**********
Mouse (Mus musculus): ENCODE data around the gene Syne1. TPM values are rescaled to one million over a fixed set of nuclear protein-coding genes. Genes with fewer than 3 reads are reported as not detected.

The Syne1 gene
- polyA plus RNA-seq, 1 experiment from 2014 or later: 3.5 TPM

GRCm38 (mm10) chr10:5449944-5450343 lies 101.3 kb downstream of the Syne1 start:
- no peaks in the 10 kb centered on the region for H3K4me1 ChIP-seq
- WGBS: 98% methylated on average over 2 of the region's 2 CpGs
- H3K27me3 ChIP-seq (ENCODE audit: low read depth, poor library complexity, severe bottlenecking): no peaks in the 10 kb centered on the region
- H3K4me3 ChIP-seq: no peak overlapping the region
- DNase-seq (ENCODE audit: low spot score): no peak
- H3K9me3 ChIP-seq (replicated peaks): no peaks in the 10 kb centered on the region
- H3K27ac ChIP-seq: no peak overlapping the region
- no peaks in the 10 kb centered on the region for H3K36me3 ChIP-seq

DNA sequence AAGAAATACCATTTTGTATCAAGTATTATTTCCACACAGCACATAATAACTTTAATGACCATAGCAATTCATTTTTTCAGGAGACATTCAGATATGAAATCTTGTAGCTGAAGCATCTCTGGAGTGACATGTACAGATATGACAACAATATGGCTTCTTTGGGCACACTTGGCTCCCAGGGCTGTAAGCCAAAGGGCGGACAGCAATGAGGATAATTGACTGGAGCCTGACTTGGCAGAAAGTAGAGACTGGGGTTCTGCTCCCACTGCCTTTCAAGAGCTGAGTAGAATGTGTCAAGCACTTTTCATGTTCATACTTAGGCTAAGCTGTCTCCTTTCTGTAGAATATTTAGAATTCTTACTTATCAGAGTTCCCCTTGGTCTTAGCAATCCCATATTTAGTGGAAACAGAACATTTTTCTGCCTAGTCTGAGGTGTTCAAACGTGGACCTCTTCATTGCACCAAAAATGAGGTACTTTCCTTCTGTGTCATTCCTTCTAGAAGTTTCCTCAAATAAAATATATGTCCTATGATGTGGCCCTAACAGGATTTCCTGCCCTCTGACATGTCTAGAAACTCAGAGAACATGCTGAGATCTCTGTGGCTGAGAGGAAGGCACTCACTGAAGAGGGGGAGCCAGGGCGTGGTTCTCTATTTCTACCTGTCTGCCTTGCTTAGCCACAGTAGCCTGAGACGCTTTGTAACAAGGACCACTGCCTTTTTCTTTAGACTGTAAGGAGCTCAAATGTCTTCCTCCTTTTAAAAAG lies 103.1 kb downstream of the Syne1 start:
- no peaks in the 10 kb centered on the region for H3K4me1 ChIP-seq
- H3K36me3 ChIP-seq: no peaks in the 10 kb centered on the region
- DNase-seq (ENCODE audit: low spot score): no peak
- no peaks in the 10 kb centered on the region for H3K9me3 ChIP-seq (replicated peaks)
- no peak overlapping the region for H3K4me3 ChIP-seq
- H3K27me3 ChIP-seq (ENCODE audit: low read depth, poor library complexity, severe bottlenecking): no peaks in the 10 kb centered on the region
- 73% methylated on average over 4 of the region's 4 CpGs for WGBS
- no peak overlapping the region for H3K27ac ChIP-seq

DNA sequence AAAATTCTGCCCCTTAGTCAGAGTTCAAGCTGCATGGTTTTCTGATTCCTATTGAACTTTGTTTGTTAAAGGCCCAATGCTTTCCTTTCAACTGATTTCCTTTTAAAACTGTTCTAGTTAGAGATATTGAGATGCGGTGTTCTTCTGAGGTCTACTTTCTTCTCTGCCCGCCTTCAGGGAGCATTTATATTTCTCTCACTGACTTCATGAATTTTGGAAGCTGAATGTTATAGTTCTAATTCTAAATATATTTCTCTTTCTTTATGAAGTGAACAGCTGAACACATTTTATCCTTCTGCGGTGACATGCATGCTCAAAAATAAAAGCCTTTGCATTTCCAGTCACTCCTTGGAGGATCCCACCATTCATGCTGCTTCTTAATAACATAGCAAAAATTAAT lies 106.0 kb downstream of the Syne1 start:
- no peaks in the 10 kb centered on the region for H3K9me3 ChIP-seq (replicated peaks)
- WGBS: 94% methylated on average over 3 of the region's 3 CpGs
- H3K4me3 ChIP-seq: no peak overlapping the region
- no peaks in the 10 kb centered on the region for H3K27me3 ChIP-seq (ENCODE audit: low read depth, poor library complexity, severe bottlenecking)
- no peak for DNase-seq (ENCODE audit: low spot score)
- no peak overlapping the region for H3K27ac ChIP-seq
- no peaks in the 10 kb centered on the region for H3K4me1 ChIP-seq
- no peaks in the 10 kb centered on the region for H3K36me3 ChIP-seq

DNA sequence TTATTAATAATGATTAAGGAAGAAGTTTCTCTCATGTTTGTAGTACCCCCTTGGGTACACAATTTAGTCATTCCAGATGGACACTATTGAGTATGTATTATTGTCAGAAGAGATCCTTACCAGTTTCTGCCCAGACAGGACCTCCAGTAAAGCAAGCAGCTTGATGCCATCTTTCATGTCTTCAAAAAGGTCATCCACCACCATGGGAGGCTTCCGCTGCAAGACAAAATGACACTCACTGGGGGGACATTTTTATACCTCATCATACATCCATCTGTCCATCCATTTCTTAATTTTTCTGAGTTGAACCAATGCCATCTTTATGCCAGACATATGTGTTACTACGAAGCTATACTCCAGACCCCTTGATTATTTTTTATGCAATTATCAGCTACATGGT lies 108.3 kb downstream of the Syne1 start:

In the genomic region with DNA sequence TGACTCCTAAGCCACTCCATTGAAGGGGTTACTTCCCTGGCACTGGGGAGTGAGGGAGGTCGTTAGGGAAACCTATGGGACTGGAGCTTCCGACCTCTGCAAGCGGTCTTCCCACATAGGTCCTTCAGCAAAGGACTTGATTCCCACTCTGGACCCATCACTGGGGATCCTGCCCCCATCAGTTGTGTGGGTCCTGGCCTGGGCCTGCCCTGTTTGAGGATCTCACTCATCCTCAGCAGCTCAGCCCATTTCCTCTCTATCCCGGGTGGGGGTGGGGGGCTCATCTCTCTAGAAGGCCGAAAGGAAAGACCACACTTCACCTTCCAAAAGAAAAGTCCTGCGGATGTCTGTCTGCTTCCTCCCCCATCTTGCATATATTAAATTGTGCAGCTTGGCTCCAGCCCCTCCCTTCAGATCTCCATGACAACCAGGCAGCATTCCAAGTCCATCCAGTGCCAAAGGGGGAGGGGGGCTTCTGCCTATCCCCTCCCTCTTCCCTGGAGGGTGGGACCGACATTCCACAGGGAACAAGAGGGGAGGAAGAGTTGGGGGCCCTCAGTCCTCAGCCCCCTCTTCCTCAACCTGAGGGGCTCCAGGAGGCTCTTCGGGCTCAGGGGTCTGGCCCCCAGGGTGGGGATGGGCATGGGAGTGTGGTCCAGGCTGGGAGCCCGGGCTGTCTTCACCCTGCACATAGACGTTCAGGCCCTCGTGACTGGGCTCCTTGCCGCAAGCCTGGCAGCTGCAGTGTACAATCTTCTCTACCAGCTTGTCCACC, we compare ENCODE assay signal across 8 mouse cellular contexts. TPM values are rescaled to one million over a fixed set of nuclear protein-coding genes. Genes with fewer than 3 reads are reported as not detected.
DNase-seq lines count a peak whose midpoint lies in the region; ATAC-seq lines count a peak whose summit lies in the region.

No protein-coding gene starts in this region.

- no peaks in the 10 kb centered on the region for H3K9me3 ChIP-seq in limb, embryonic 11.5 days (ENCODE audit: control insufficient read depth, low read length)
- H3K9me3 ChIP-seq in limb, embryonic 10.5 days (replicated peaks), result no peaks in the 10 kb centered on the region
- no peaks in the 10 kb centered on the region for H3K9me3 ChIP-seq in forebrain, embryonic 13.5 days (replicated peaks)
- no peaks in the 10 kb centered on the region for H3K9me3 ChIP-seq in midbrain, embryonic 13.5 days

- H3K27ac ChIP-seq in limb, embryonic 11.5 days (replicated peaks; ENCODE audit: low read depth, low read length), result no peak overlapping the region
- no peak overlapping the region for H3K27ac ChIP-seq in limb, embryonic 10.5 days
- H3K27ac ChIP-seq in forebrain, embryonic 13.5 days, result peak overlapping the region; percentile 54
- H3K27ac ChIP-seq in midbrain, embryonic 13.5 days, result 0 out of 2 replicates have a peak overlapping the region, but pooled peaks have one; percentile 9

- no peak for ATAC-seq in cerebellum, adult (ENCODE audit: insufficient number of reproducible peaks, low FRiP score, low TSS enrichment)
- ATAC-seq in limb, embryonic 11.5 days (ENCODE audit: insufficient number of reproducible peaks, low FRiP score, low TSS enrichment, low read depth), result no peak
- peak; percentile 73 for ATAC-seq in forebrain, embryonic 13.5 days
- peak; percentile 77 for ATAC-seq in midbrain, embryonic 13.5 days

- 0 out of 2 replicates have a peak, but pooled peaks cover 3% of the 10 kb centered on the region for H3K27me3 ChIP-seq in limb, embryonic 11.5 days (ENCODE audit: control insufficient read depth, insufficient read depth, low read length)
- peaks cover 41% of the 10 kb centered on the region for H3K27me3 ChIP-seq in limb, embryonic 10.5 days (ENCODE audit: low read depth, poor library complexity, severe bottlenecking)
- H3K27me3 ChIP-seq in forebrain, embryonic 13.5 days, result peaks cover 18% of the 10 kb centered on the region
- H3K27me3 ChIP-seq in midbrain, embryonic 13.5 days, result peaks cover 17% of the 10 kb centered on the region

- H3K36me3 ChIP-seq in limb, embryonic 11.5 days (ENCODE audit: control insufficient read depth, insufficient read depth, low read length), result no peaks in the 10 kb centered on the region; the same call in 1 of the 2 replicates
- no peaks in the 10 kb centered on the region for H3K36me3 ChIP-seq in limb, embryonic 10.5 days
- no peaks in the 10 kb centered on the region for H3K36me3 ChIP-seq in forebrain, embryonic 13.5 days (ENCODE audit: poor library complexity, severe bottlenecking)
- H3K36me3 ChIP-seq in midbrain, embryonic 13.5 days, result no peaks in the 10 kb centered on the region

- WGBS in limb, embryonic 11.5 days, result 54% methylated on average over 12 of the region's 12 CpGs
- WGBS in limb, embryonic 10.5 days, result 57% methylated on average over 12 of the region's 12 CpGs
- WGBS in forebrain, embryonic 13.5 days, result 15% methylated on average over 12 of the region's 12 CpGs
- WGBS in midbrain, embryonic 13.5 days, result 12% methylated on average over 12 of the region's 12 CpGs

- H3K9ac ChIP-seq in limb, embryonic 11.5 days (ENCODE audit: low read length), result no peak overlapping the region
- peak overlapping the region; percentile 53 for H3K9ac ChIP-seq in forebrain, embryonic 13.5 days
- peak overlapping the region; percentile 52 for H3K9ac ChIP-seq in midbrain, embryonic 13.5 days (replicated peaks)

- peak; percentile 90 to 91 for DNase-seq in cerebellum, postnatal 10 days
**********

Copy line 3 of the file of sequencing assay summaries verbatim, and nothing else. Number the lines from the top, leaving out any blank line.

- polyA plus RNA-seq, 1 experiment from 2014 or later: 3.5 TPM